I do not consider myself the father of the release of atomic energy. My part in it was quite indirect. I did not, in fact, foresee that it would be released in my time. I believed only that it was theoretically possible. It became practical through the accidental discovery of chain reaction, and this was not something I could have predicted. It was discovered by Hahn in Berlin, and he himself misinterpreted what he discovered. It was Lise Meitner who provided the correct interpretation, and escaped from Germany to place the information in the hands of Niels Bohr.
I say this to stress that the American government must keep the control of atomic energy, not because socialism is necessarily desirable, but because atomic energy was developed by the government, and it would be unthinkable to turn over this property of the people to any individuals or groups of individuals.
To act intelligently in human affairs is only possible if an attempt is made to understand the thoughts, motives, and apprehensions of one’s opponent so fully that one can see the world through his eyes. All well-meaning people should try to contribute as much as possible to improving such mutual understanding.
I also believe that capitalism, or, we should say, the system of free enterprise, will prove unable to check unemployment, which will become increasingly chronic because of technological progress and unable to maintain a healthy balance between production and the purchasing power of the people. On the other hand we should not make the mistake of blaming capitalism for all existing social and political evils, and of assuming that the very establishment of socialism would be able to cure all the social and political ills of humanity.
By painful experience we have learned that rational thinking does not suffice to solve the problems of our social life. Penetrating research and keen scientific work have often had tragic implications for mankind, producing, on the one hand, inventions which liberated man from exhausting physical labor, making his life easier and richer; but on the other hand, introducing a grave restlessness into his life, making him a slave to his technological environment, and – most catastrophic of all – creating the means for his own mass destruction. This, indeed, is a tragedy of overwhelming poignancy!
Mankind can only gain protection against the danger of unimaginable destruction and wanton annihilation if a supranational organization has alone the authority to produce or possess these weapons.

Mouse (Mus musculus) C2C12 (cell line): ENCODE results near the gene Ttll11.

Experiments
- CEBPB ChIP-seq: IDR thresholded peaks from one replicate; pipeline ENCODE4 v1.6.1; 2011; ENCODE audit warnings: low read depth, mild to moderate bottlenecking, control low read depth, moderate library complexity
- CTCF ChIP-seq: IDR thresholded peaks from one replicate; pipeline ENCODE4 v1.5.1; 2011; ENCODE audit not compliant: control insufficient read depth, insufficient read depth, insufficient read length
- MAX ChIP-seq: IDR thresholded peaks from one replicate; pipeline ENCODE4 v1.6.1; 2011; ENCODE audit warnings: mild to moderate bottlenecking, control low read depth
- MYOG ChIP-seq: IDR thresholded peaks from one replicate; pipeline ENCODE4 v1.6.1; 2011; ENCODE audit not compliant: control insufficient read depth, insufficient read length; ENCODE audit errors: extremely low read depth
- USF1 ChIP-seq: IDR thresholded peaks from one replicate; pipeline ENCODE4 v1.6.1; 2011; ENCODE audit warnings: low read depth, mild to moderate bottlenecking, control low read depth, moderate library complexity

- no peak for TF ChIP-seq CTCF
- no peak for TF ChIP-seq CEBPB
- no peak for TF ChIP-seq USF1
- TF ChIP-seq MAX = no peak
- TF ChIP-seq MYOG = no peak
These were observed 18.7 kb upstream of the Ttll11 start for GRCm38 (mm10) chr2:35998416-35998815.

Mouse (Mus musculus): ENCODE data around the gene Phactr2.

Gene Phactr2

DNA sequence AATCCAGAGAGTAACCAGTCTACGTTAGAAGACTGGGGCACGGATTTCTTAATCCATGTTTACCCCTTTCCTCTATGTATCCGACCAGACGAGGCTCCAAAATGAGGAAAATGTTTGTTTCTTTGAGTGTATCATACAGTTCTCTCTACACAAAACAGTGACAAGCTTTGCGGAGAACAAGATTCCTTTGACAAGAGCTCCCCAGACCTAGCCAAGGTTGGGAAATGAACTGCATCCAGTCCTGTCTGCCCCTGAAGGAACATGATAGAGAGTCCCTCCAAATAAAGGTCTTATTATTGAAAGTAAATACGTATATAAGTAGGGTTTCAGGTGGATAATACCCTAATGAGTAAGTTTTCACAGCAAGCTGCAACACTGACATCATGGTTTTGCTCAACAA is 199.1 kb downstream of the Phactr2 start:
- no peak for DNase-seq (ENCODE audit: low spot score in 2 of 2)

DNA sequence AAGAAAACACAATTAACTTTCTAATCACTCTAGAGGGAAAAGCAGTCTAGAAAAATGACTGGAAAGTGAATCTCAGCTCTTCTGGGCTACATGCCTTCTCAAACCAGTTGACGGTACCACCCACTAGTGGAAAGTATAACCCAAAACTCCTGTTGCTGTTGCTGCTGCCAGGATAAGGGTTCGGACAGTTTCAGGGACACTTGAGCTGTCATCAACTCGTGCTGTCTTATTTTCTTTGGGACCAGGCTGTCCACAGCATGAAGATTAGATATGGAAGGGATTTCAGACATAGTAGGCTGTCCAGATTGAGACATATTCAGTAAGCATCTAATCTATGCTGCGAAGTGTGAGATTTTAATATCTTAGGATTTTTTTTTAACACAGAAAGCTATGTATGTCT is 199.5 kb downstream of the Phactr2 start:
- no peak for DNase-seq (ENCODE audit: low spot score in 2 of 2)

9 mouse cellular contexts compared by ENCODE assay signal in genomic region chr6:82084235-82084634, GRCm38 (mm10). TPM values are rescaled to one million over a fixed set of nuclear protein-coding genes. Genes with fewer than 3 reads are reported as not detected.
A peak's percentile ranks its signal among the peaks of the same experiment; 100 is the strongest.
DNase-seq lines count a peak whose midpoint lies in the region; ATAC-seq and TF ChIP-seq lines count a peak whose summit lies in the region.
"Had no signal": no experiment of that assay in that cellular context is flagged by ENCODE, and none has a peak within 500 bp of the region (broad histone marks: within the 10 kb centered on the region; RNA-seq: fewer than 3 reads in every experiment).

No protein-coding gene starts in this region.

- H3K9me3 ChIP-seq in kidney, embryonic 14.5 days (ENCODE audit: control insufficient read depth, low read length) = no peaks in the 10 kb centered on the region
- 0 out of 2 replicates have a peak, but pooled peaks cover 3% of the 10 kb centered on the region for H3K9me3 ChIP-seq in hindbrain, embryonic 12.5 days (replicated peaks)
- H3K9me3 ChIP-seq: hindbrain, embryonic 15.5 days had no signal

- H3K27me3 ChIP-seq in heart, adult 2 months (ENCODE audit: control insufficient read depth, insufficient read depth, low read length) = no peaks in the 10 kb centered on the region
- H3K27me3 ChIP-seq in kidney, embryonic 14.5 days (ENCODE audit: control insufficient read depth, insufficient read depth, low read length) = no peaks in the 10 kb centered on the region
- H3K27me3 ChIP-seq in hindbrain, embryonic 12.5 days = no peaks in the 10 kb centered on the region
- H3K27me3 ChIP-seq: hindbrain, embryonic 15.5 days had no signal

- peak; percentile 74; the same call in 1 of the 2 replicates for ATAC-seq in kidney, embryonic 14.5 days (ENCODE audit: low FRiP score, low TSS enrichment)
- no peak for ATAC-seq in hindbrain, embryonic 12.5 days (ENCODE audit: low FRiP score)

Man can find meaning in life, short and perilous as it is, only through devoting himself to society.
The achievement of socialism requires the solution of some extremely difficult socio-political problems: how is it possible, in view of the far-reaching centralization of political and economic power, to prevent bureaucracy from becoming all-powerful and overweening? How can the rights of the individual be protected and therewith a democratic counterweight to the power of bureaucracy be assured?
A UN radio interview on June 16, 1950:
Q: Is it an exaggeration to say that the fate of the world is hanging in the balance?
A: No exaggeration
Q. How can we awaken all the people to the seriousness of the moment?
A. I believe this can be answered. A remedy can’t be found in preparing for the event of war, but in starting from the conviction that security from military disaster can be realized only by patient negotiation and through creation of a legal basis for the solution of international problems, supported by a sufficiently strong executive agency – in short, a kind of world government.
Q. Can we prevent war?
A. There is a very simple answer. If we have the courage to decide ourselves for peace, we will have peace.
A. By the firm will to reach agreement. This is axiomatic. We are not engaged in a play but in a condition of utmost danger to existence. If you are not firmly decided to resolve things in a peaceful way, you will never come to a peaceful solution.
Q. What would you suggest doing with the present supply of atom bombs already stockpiled?
A. Give it to a supranational organization. During the interval before solid peace one must have some protecting power. One-sided disarmament is not possible; this is out of the question. Arms must be entrusted only to a n international authority. There is no other possibility…systematic disarmament connected with supranational government. One must not look too technically on the problem of security. The will to peace and the readiness to accept every step needed for this goal are most important.